The end of Zombieland, and this isn’t giving much away, sets the stage for a sequel.
Many movies leave the door open for future installments, and horror movies tend to do so with alacrity. And why not? What studio doesn’t dream of kicking off the next Elm Street or Saw franchise?
Zombieland eye-popping grosses over the weekend—just shy of $25 million— could convince Sony it has a franchise on its hands. And who wouldn’t want to see Tallahassee (Woody Harrelson) and Columbus (Jesse Eisenberg) re-team for more zombie-stomping adventures?
It may not be so simple.
The youthful creative team behind the movie—director Ruben Fleischer and screenwriters Paul Wernick and Rhett Reese—may be eager to jump on to another “Zombie” feature. Wernick and Reese indicated as much before the film opened to the MTV Movies blog.
And most young directors would jump at the chance to start their career with a fledgling franchise.
But one of the key elements to the film, beyond the oozing zombies, is the chemistry between Harrelson and Eisenberg.
Harrelson’s career choices rarely fit the movie star template. He’s done silly comedies ( Kingpin ) and micro-indies ( Transsiberian ) and there’s not a sequel on his resume. He even admitted he was reluctant to take on a project like Zombieland initially for fear it was just another genre exercise.
Yet the screenwriters told MTV the Cheers alum indicated he would consider a sequel to the film, something he's never considered before.
But what if Harrelson's other projects get in the way of the shooting schedule? Sequels tend to be shot on the fly—just look at how quickly a Twilight sequel came to be. And Hollywood delivers another Saw movie each year without fail. Harrelson is suddenly in demand again, and even if he wanted to return as Tallahassee his workload might not permit it.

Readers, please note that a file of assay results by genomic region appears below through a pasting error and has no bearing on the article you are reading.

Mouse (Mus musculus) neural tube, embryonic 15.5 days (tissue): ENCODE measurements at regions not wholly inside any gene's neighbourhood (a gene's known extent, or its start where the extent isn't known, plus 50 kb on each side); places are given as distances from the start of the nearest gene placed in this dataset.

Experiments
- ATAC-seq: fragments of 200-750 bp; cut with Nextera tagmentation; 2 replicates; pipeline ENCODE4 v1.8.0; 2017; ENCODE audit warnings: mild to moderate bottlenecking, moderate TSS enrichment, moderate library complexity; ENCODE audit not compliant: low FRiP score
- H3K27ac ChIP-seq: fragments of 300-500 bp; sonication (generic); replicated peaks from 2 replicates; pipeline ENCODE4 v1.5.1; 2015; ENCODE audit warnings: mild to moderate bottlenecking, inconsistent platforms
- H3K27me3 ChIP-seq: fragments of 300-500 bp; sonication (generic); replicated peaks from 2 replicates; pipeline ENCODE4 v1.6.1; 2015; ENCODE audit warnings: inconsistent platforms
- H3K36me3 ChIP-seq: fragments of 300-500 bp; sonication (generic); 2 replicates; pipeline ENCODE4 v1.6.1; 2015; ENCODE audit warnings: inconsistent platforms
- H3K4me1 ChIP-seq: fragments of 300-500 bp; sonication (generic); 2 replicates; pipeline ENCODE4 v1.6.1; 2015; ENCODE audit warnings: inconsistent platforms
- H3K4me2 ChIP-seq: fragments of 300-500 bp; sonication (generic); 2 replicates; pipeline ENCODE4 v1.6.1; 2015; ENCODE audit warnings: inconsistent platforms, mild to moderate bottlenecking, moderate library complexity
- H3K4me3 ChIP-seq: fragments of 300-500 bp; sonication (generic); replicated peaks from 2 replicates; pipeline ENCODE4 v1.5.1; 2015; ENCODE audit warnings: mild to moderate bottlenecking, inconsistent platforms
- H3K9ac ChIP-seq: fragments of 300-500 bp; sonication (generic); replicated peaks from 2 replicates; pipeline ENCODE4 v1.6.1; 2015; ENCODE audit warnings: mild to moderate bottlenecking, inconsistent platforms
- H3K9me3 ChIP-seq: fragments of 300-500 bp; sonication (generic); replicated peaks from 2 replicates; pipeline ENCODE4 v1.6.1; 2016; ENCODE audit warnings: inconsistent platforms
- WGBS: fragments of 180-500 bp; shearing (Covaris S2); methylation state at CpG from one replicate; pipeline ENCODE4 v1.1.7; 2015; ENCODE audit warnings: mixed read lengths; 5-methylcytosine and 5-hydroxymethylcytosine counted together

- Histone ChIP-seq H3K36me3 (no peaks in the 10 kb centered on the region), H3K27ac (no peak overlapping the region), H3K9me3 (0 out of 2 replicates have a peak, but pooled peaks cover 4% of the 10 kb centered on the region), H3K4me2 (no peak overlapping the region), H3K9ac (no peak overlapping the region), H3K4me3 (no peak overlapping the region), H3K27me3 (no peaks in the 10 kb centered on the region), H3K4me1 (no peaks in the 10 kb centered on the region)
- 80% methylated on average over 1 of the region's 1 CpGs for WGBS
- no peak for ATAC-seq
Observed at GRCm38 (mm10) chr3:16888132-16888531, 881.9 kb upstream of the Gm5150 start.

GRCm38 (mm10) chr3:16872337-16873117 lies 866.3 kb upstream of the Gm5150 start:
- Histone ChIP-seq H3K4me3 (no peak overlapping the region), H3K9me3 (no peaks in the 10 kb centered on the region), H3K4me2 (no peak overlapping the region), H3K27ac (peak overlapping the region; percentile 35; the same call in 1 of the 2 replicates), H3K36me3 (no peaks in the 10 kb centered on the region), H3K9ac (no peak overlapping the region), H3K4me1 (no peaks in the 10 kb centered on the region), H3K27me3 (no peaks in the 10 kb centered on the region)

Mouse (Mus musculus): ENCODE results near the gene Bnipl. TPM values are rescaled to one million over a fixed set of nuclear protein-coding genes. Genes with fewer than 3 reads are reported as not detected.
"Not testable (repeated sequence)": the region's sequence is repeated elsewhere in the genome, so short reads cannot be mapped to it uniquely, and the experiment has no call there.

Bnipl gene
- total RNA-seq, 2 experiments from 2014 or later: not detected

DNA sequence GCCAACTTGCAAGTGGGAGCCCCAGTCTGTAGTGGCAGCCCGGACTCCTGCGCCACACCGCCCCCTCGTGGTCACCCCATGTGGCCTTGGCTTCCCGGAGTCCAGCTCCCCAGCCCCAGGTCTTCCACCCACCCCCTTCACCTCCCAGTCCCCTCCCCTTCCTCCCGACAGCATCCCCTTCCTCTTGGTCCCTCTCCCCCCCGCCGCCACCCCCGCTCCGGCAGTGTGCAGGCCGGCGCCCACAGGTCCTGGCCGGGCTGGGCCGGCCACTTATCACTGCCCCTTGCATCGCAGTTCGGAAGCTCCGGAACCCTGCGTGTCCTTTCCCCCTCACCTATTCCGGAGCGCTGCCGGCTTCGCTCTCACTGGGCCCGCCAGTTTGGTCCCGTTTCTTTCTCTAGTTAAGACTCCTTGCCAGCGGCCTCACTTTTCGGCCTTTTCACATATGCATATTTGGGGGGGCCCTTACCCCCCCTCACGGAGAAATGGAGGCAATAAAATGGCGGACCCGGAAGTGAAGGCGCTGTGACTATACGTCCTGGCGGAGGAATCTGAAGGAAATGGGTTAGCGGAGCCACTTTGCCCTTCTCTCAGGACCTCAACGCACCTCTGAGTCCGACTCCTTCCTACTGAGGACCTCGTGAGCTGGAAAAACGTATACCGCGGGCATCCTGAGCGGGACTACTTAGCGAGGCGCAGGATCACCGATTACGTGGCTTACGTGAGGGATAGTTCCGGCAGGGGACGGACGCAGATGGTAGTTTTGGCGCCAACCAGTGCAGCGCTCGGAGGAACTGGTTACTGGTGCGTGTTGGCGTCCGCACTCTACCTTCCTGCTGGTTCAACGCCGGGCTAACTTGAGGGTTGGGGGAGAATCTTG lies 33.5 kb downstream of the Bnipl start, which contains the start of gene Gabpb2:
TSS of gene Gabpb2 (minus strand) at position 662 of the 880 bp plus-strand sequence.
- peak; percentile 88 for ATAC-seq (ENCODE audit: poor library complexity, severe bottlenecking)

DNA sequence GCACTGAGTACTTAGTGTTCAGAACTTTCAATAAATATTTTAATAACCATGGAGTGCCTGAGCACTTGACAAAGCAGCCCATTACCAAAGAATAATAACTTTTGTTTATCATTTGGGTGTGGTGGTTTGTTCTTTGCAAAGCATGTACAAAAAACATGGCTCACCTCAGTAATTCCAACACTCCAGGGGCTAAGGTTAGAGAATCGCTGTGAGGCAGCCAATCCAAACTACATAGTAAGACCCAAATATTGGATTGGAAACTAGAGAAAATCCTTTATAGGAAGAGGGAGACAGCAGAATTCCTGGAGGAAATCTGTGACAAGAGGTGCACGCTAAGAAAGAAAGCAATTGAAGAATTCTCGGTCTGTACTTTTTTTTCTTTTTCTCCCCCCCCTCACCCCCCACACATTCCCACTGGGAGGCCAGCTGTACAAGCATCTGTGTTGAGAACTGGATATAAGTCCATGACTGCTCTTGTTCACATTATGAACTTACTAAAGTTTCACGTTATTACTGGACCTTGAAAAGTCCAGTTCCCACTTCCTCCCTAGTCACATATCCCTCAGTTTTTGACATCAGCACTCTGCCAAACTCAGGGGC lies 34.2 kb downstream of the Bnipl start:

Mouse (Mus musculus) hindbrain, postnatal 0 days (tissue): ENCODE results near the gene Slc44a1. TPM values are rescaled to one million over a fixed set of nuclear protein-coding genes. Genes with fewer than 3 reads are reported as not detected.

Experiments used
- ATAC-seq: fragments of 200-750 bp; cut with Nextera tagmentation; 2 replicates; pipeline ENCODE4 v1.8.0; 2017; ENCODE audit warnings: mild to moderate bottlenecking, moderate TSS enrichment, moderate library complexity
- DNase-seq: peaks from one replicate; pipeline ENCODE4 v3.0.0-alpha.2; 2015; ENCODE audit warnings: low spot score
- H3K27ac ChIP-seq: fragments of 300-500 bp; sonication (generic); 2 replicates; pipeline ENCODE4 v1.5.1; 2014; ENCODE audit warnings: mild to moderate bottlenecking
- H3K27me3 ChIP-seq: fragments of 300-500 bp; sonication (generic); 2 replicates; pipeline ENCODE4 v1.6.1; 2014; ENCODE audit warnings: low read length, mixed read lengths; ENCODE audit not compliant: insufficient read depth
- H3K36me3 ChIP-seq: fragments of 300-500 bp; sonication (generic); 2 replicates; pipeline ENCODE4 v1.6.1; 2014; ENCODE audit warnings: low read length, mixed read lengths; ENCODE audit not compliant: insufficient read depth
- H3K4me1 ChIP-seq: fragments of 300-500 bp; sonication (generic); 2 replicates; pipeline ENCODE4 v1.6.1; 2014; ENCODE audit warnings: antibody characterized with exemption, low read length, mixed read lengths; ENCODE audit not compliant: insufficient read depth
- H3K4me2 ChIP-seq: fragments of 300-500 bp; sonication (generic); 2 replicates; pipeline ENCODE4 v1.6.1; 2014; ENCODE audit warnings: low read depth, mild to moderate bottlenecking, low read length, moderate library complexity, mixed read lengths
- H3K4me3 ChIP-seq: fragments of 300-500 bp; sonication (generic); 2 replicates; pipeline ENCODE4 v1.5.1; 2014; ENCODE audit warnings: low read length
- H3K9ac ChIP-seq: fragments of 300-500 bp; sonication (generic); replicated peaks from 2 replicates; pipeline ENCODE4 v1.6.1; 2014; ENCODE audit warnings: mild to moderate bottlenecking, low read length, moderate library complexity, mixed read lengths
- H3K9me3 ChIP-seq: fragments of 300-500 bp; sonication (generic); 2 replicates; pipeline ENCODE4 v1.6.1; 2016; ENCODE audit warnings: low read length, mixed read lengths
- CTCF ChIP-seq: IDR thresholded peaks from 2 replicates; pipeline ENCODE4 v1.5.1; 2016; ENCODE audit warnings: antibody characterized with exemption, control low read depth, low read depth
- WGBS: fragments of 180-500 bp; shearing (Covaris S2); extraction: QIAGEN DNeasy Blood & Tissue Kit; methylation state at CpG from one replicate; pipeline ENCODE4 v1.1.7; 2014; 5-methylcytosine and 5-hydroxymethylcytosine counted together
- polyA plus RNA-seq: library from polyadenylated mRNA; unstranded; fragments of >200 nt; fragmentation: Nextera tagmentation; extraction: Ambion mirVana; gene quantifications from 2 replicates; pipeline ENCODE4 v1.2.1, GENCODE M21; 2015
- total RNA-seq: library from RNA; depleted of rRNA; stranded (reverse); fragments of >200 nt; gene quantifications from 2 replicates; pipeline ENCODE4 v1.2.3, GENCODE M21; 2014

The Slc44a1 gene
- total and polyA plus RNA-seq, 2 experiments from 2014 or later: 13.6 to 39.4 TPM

But horror movies don’t have to bring back their stars to secure future success. Slasher films routinely recruit new actors to enliven them—and supply the killers in question with fresh targets.
Plus, the template Fleischer and crew created with Zombieland seems like it could easily plug in new cast members without losing the zany spirit of the original. All you need to bring back are those hard charging zombies and the breezy spirit which helps audiences deal with the gore and mayhem.
Sean Phillips, executive producer of Yahoo! Movies, sees no reason Zombieland won't spawn a franchise. Sony, the studio behind the film, embraces the concept as evidenced by the Spider-Man and Da Vinci Code features, Phillips says.
Phillips also predicts the cast will return for an encore. They all seemed to be having a blast, he says and as a buddy comedy "not to see those guys in it again would be disappointing."
Such a sequel might do better than Survival of the Dead, the upcoming zombie feature from undead guru George A. Romero.
The director’s zombie features set the gold standard for horror films, with films like Night of the Living Dead and Dawn of the Dead standing out as horror classics. Lately, audiences seem less interested in his take on the genre he helped create.
His last zombie film, Diary of the Dead, earned less than $1 million from a peak of 48 locations.
Zombieland takes a firm stand on the most pressing issue facing modern undead movies—its zombies all but run to chase their prey. The zombies of yore, specifically those created by Romero, tend to stumble along until they find their latest snack.
Maybe the success of
Zombieland, and 2002's
28 Days Later
before it, signal audiences won’t stand for shuffling zombies any longer.